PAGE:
Competition, Lateral Inhibition, and Short-Term Memory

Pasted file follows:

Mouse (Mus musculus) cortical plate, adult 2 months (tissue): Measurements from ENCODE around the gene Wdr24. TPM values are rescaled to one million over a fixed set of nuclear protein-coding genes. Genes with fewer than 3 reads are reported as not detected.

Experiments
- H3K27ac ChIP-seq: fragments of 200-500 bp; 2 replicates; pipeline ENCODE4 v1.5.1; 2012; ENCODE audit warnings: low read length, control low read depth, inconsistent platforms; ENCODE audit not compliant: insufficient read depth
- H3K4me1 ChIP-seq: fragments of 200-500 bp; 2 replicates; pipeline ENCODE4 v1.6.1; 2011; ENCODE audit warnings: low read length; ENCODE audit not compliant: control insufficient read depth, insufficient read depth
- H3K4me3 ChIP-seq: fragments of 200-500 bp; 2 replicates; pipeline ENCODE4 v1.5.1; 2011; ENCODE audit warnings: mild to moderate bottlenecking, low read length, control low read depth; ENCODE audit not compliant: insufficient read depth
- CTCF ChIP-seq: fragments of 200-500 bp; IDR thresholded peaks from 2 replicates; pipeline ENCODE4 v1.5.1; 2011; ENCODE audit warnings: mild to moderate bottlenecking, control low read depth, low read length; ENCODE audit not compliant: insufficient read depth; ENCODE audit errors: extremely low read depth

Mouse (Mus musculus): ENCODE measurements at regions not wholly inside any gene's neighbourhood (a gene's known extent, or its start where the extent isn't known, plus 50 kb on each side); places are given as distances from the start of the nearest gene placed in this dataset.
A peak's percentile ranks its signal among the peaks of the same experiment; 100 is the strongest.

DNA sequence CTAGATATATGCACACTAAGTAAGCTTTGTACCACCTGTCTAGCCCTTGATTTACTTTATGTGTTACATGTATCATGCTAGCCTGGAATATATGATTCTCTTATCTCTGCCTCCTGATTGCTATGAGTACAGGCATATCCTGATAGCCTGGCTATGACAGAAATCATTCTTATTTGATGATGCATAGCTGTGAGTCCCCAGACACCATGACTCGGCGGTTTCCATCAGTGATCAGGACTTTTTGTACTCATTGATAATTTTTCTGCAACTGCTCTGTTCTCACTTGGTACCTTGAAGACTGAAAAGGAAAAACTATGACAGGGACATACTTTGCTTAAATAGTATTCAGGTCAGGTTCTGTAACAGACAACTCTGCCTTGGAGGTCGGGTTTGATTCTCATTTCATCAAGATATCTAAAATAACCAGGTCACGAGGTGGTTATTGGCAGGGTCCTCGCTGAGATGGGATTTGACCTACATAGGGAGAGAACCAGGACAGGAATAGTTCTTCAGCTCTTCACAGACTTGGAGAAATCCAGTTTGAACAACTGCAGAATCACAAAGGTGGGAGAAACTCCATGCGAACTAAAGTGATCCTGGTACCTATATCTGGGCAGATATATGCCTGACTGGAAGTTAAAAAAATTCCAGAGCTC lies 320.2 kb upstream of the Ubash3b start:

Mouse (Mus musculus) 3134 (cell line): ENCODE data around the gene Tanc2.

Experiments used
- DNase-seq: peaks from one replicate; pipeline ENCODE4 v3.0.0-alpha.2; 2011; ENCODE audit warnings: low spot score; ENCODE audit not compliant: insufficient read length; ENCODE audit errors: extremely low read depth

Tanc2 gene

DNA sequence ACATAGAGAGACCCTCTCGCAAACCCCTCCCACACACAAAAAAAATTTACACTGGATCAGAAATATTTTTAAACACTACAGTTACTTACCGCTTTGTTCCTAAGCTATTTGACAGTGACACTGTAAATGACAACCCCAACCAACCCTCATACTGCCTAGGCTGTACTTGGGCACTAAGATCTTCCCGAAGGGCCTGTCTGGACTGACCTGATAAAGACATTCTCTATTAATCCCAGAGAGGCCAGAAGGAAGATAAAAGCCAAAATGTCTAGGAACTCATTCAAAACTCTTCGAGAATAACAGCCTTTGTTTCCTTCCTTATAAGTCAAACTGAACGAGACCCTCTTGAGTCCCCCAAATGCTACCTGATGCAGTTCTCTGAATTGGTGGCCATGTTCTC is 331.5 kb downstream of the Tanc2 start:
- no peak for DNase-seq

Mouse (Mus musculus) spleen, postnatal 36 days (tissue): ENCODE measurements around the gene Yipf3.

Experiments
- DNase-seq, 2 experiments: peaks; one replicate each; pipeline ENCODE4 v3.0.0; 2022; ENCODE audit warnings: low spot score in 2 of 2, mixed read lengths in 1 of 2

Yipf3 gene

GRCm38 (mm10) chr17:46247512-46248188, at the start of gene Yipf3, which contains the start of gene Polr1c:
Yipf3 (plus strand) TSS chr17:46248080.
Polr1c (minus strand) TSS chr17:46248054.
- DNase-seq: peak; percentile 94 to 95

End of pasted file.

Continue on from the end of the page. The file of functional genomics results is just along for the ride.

This chapter explores the functions of lateral inhibition in the transformation and short-term storage of patterns in model neural networks. It focuses on the dynamics of competition between inputs, particularly at the level of sensory areas of the cerebral cortex. Contrast enhancement is an outgrowth of decision or competition between inputs. Competition can be biased in favor of either more intense or less intense inputs by nonlinear interactions. Short-term memory in recurrent lateral inhibitory networks has been modeled since the early 1970s, particularly by D. Wilson and J. D. Cowan, S. Grossberg, S. I. Amari, and their colleagues. The distance-dependent networks of Wilson and Cowan have the same range of limiting behavior as those of their earlier article, despite greater mathematical complexity. The implementation of shunting recurrent lateral inhibition in Grossberg was motivated by some heuristics relating to shunting nonrecurrent inhibition.